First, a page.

Pawpaws: America’s Forgotten Fruit

The arrival of September brings the beginning of apple-picking season, but apples aren’t the only fall fruit that’s ripening at this time of year. Here in Missouri, there’s a lesser-known seasonal treat that’s well-loved by those who have encountered it: the pawpaw fruit. The Pawpaw is Native to Missouri Asimina triloba, or pawpaw, is a…

A Visitor’s Guide to Japanese Festival

After a year off due to the COVID-19 pandemic, we couldn’t be more excited for Japanese Festival to return. Celebrating the history, culture, and people of Japan, the Japanese Festival at the Missouri Botanical Garden is one of the largest and oldest festivals of its kind in the United States. Since 1977, the Garden has…

Grafting the Grape: American Grapevine Rootstock in Missouri and the World

Grafting the Grape: American Grapevine Rootstock in Missouri and the World is currently installed in the Stephen and Peter Sachs Museum, which is open for visitors Tuesday-Sunday, 11:30 a.m.–4:30 p.m.; please review current health and safety regulations for visitors. The exhibition content is available online through the Garden YouTube channel and the Museum Twitter account….

Colocasia and Alocasia

Colocasia and Alocasia are two closely-related genera of herbaceous plants in the Araceae—or aroid—family native to the tropical rainforests of Southeast Asia. Commonly called “elephant ears,” these plants are cultivated around the world as ornamentals for their large, showy leaves, and some species are also grown for their edible, bulb-like corms. Colocasia and Alocasia in…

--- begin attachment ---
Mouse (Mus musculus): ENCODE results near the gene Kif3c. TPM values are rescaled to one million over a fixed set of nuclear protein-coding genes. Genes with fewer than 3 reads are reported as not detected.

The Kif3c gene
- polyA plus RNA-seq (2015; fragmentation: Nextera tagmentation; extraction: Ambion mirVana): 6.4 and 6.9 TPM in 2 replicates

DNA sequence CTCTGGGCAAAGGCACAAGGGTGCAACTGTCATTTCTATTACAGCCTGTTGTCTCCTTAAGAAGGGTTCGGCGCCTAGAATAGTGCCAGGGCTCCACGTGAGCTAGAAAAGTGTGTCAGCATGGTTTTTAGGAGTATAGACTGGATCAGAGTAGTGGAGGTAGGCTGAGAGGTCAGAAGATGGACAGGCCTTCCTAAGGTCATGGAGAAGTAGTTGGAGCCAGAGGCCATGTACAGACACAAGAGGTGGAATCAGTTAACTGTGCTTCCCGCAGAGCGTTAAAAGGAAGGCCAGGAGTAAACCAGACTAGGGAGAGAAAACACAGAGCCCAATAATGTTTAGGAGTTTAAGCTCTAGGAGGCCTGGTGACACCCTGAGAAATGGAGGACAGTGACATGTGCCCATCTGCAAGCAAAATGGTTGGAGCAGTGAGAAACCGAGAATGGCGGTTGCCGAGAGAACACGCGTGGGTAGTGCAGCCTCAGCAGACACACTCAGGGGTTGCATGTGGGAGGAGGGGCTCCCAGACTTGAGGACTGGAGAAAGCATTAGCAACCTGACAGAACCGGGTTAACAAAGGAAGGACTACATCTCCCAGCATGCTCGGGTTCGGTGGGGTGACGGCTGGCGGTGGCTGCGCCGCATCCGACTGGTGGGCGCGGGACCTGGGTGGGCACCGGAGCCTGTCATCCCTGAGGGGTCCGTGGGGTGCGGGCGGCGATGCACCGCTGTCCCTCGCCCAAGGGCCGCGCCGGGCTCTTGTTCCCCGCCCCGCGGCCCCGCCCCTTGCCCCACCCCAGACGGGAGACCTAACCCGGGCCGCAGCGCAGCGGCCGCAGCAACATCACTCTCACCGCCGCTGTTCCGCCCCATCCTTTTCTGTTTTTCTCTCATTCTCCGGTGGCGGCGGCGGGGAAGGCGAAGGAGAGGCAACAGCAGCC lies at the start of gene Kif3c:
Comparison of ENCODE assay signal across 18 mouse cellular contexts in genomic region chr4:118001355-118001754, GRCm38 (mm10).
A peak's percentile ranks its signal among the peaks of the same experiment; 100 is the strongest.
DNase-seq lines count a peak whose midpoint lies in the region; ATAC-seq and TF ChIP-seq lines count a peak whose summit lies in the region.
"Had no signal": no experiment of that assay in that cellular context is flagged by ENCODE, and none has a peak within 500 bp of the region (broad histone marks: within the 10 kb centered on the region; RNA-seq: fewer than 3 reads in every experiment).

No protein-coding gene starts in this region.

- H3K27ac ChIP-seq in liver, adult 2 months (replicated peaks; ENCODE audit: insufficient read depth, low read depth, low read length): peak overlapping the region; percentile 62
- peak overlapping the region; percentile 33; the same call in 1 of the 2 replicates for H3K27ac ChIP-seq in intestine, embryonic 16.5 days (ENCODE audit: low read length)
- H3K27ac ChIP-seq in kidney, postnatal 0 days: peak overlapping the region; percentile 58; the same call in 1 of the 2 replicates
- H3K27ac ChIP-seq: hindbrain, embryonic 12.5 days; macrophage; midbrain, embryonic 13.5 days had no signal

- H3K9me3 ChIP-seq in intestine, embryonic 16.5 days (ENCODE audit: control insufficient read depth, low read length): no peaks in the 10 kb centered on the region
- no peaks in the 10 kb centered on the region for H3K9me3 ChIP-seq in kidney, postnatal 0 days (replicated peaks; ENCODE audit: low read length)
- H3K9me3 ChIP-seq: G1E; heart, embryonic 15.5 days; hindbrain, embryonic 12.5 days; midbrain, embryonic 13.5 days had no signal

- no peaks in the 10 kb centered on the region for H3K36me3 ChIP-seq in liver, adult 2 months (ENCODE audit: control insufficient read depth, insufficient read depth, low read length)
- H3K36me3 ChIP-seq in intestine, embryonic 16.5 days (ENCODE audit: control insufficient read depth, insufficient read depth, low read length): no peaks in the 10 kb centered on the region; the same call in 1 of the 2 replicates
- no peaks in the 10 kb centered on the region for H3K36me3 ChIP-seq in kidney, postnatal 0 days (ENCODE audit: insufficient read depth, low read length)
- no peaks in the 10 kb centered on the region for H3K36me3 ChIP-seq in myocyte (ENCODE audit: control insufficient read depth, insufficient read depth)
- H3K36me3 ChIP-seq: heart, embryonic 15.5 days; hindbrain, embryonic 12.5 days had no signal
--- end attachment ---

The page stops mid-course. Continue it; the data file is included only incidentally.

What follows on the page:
Trees for Lemurs and Lemurs for Trees

The Missouri Botanical Garden: the clue is in the name, really! We love plants – everything about them: we love unpacking their evolutionary relationships, we love to investigate how they mold themselves to their environments, we love discovering how best to propagate and grow them. But, most of all, we love simply reveling in their life-enhancing…

Plants of Japan

Japan has a rich cultural tradition of gardening, and the country is considered a global biodiversity hotspot. But you do not need to build an entire Japanese garden or start planning a trip to Japan to enjoy its diverse flora. Many thrive in our climate and make excellent additions to a St. Louis backyard. The…

Heat Up Your Landscape with Hibiscus

In the heat of the summer, hibiscus are popular ornamental plants that can add a touch of tropical flare to any landscape. The genus Hibiscus includes more than 300 species, including two that are native to Missouri.  Hibiscus History These plants have a long history of cultivation, beginning in the 17th century when hibiscus from…

All About Galls

During the spring and summer, the Kemper Center for Home Gardening often get questions about galls, or growths found on trees and other plants. People want to know what they are, and what to do about them. The following information will tell you all you need to know about galls. What are galls?  Galls are…

A Commitment to Diversity and Inclusion at the Garden

One year ago this week, Missouri Botanical Garden President Dr. Peter Wyse Jackson shared the commitment of the Garden to create an inclusive and welcoming community within the Garden and the communities we serve and work in in order to further the mission of the Garden, “to discover and share knowledge about plants and their…

Dr. Peter Raven Recounts the Creation of the Japanese Garden

In his nearly 40 years as Missouri Botanical Garden President, Dr. Peter Raven oversaw a period of unprecedented growth, including the creation of some of the Garden’s most beloved areas — the Margaret Grigg Nanjing Friendship Garden (Chinese Garden), Blanke Boxwood Garden, and English Woodland Garden among them. In his autobiography Driven by Nature: A…